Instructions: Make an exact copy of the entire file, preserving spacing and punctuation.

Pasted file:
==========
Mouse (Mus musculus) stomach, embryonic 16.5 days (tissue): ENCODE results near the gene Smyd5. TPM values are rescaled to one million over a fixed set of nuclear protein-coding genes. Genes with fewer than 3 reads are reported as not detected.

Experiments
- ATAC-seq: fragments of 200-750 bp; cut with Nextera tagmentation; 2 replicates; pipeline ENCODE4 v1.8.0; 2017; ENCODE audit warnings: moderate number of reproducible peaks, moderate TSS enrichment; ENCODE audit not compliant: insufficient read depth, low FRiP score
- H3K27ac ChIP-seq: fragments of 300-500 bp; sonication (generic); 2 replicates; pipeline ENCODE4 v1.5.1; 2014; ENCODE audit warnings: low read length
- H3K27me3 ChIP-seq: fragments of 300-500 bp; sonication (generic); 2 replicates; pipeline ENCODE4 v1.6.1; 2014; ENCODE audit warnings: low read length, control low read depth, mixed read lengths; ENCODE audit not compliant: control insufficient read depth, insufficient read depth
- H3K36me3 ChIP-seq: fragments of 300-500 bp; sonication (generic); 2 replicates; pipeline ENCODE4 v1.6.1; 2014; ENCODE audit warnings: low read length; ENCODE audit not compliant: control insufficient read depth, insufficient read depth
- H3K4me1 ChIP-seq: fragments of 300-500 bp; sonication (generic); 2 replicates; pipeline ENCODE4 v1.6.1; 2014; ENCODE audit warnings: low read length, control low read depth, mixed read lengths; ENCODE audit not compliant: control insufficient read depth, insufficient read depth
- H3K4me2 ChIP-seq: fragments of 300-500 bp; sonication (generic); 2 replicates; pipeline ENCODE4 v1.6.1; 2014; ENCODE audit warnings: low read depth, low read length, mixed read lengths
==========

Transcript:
Mouse (Mus musculus) stomach, embryonic 16.5 days (tissue): ENCODE results near the gene Smyd5. TPM values are rescaled to one million over a fixed set of nuclear protein-coding genes. Genes with fewer than 3 reads are reported as not detected.

Experiments
- ATAC-seq: fragments of 200-750 bp; cut with Nextera tagmentation; 2 replicates; pipeline ENCODE4 v1.8.0; 2017; ENCODE audit warnings: moderate number of reproducible peaks, moderate TSS enrichment; ENCODE audit not compliant: insufficient read depth, low FRiP score
- H3K27ac ChIP-seq: fragments of 300-500 bp; sonication (generic); 2 replicates; pipeline ENCODE4 v1.5.1; 2014; ENCODE audit warnings: low read length
- H3K27me3 ChIP-seq: fragments of 300-500 bp; sonication (generic); 2 replicates; pipeline ENCODE4 v1.6.1; 2014; ENCODE audit warnings: low read length, control low read depth, mixed read lengths; ENCODE audit not compliant: control insufficient read depth, insufficient read depth
- H3K36me3 ChIP-seq: fragments of 300-500 bp; sonication (generic); 2 replicates; pipeline ENCODE4 v1.6.1; 2014; ENCODE audit warnings: low read length; ENCODE audit not compliant: control insufficient read depth, insufficient read depth
- H3K4me1 ChIP-seq: fragments of 300-500 bp; sonication (generic); 2 replicates; pipeline ENCODE4 v1.6.1; 2014; ENCODE audit warnings: low read length, control low read depth, mixed read lengths; ENCODE audit not compliant: control insufficient read depth, insufficient read depth
- H3K4me2 ChIP-seq: fragments of 300-500 bp; sonication (generic); 2 replicates; pipeline ENCODE4 v1.6.1; 2014; ENCODE audit warnings: low read depth, low read length, mixed read lengths